Ohh? Have my columns been too narrow recently as well? Usually, when I want to respond to a lengthy post with direct quotes, I copy the whole thing on to a Word file and then can cut, paste and edit as I wish, at leisure. My last long post sat in a Word folder for several days before I finished it this morning.

All the best to you, your wife and daughter for 2004.

PeterR
12-31-2003, 02:03 AM
Ohh? Have my columns been too narrow recently as well? Usually, when I want to respond to a lengthy post with direct quotes, I copy the whole thing on to a Word file and then can cut, paste and edit as I wish, at leisure. My last long post sat in a Word folder for several days before I finished it this morning.
Now I'm embarassed - a quick scan of your latest endeavors shows no problem. Memories. Don take note - it is only you. ;)
All the best to you, your wife and daughter for 2004.
I was trying to talk them into going to Hiroshima with me over the holidays but with little luck. I'm in need of a road trip so ... well I just phoned a couple of Aikido friends and sent you a private message.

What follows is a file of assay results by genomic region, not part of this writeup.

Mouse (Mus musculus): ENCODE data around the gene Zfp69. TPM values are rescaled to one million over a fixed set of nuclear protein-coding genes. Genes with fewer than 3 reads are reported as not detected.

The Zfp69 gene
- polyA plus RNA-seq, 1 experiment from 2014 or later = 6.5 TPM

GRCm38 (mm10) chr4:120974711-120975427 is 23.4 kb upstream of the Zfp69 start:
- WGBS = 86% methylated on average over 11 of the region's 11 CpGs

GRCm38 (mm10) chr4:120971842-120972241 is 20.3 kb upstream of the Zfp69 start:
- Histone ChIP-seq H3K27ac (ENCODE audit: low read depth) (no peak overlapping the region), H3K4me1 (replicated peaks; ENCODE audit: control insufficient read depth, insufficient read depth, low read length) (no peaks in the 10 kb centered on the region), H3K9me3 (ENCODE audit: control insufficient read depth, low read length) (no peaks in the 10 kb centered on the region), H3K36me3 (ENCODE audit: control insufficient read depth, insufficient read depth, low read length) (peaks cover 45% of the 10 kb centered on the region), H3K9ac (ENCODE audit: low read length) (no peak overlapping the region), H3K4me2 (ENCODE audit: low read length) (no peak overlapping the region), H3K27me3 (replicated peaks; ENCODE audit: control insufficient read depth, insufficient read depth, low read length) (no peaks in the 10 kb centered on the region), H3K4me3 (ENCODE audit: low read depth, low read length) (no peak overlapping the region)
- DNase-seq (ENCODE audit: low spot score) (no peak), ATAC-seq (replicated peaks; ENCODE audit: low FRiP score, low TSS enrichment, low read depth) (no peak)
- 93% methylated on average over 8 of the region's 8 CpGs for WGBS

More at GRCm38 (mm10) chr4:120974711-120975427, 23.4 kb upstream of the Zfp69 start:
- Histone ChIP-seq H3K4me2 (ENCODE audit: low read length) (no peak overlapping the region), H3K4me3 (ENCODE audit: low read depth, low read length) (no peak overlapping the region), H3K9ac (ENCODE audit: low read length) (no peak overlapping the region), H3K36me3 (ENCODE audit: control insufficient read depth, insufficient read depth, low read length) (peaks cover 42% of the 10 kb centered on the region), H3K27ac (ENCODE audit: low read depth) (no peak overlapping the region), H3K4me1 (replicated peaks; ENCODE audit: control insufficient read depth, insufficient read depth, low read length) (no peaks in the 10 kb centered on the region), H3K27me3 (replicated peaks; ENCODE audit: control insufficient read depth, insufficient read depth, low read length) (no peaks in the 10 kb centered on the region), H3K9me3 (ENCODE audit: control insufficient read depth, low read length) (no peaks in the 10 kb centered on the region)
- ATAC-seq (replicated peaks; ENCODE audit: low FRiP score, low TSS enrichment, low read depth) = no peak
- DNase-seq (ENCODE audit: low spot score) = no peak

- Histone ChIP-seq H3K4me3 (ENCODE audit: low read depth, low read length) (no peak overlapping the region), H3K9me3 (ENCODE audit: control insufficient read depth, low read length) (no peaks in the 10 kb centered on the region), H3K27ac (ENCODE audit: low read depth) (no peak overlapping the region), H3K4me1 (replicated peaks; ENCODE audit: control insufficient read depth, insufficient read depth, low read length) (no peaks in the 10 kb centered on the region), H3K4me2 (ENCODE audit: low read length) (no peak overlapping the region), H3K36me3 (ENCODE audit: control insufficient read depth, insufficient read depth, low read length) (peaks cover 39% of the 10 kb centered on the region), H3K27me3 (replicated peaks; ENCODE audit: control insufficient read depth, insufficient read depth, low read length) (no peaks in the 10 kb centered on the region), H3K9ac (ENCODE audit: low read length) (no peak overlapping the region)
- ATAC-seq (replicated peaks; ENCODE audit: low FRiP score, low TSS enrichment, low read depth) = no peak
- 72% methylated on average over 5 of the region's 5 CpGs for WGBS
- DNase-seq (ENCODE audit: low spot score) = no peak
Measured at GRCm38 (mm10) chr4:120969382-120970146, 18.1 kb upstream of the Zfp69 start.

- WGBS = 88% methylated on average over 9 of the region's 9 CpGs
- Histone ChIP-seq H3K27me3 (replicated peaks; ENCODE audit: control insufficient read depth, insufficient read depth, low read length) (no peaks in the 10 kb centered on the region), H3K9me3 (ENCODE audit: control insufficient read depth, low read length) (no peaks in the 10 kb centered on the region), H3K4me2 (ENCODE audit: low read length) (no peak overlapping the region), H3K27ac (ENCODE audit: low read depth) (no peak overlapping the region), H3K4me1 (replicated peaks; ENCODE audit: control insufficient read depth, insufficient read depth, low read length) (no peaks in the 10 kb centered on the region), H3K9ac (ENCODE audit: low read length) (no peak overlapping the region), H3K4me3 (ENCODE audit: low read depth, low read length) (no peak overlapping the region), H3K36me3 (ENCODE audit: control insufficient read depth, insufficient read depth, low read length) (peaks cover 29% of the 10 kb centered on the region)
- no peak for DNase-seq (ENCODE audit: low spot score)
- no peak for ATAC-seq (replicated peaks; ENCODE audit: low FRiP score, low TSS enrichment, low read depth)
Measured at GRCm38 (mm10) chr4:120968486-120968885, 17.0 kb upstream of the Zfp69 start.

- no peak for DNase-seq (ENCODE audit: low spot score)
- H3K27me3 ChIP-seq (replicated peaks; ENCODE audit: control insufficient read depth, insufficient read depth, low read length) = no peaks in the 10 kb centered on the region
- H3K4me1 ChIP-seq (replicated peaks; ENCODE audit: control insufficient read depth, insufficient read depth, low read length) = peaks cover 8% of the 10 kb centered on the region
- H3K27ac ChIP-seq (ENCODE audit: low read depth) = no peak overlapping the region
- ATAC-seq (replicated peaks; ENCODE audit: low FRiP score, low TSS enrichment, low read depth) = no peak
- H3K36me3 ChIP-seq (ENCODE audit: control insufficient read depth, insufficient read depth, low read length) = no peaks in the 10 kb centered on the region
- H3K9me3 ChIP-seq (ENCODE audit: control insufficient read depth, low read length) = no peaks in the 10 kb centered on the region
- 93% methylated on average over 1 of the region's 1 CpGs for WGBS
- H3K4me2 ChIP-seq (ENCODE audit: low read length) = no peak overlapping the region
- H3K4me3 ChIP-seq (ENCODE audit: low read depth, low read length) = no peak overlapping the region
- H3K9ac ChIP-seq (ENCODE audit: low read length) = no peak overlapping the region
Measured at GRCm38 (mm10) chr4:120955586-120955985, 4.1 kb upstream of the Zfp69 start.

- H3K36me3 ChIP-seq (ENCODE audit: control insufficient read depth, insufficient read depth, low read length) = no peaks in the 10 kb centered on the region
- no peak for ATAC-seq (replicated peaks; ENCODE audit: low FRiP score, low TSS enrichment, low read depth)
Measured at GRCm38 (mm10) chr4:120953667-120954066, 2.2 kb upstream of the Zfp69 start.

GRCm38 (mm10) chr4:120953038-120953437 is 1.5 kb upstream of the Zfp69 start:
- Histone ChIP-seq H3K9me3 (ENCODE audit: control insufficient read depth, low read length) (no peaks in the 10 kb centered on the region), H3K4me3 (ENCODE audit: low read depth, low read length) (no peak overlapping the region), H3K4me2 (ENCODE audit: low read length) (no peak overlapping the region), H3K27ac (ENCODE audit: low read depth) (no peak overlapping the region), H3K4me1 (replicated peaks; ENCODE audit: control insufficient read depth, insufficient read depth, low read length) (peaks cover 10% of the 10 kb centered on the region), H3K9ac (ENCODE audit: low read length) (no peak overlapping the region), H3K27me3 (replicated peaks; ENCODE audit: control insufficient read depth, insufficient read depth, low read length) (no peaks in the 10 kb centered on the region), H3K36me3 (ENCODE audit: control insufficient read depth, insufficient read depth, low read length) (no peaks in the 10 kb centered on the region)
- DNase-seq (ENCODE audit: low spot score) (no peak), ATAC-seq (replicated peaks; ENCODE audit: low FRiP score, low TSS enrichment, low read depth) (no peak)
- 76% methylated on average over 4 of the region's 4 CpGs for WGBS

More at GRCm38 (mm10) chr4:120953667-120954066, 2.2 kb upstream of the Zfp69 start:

AsimHanif
12-31-2003, 09:17 PM
Peter - I tend to agree with your statements. Also I believe that the same generational phenom of etiquette current in Japan has been tested somewhat here in the States. The expression "keeping it real" employed by the under 30 demographic initially meant being honest and true. It now has been used to give license to do and say whatever comes to mind regardless of who it hurts. My personal feeling is that this unchecked disregard for humanity is wrong.

BTW - I am not putting Don's comments in this category at all. I have been know to take issue to a few of my college Profs "theories" when I believed they had misrepresented certain facts. Of course they would try to pull "rank".

This all reminds me of something that was said to me long ago that has since become my mantra -

"Just train and everything will take care of itself".

PeterR
12-31-2003, 09:25 PM
"Just train and everything will take care of itself".
Wise words.